As she scrounges for enough votes to pass the supplemental funding for the Iraq war, House Speaker Nancy PelosiNancy Patricia D'Alesandro PelosiSenior Dem on leadership shake-up: ‘All of us have got to go’ if GOP holds House To succeed in Syria, Democrats should not resist Trump policy Sanders ally pushes Dems on cutting superdelegates MORE (D-Calif.) found this week that to wrangle a consensus from moderates and liberals on Iraq, she must wrestle with Iran.

To get the centrists aboard, language requiring the president to seek congressional authorization to strike Iran was removed. Taking it out upset liberals like Rep. Jim Moran (D-Va.) who fear "there are still a lot of folks in the administration who think we can win this war by widening it to Iran." So privately Pelosi promised him and other defense appropriators in a meeting Tuesday that the Iran language would come back another time, in another form.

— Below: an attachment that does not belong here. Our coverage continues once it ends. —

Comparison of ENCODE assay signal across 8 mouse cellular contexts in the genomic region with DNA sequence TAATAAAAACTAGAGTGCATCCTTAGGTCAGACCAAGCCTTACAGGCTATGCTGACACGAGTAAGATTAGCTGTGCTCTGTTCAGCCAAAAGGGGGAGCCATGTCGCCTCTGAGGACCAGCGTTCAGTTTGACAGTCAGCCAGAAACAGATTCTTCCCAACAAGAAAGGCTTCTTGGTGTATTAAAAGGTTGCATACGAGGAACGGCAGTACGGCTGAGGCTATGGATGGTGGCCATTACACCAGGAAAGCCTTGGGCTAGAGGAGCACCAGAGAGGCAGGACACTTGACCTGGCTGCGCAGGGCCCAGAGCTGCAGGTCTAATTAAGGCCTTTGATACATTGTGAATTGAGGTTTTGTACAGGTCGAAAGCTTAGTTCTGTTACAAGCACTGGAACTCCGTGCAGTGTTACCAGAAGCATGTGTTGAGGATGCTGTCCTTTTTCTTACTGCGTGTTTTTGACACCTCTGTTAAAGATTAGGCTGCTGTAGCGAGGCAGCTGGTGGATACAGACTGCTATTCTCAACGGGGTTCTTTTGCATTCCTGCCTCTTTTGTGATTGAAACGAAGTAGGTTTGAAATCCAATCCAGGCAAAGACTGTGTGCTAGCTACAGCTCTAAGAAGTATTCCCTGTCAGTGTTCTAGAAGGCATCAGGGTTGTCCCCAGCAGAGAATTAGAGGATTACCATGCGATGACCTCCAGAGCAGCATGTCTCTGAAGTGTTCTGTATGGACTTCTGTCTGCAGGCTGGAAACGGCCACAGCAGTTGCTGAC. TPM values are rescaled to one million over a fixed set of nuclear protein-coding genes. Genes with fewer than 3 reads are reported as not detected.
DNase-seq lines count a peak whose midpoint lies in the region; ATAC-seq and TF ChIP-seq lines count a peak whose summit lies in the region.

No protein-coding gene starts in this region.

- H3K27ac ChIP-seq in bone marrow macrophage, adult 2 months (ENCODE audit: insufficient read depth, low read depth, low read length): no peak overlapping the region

Other liberals, Jewish voters, wanted it out and the American Israel Public Affairs Committee (AIPAC) had pushed for leaders to drop it. Once it was out, Pelosi spoke before the AIPAC committee Tuesday and when she criticized the Iraq war she was booed. This caused grumbling from her allies, who felt the reception was ungrateful and unfair.

Sen. Hillary Rodham Clinton (D-N.Y.) — who doesn't have to negotiate legislative compromises and loves to talk about the problems with the Iraq war with certain Democratic primary and caucus voters — knew better than Pelosi how to stick to the AIPAC script. She did not stay focused on Iraq but instead assured the crowd that "Iran will not be permitted to have nuclear weapons," and sounding rather Cheney-esque said that "no option is off the table" should the United States arrive at a confrontation with Iran.

Pelosi is working hard, but before facing AIPAC again she might try learning the art of Clintonian rhetoric.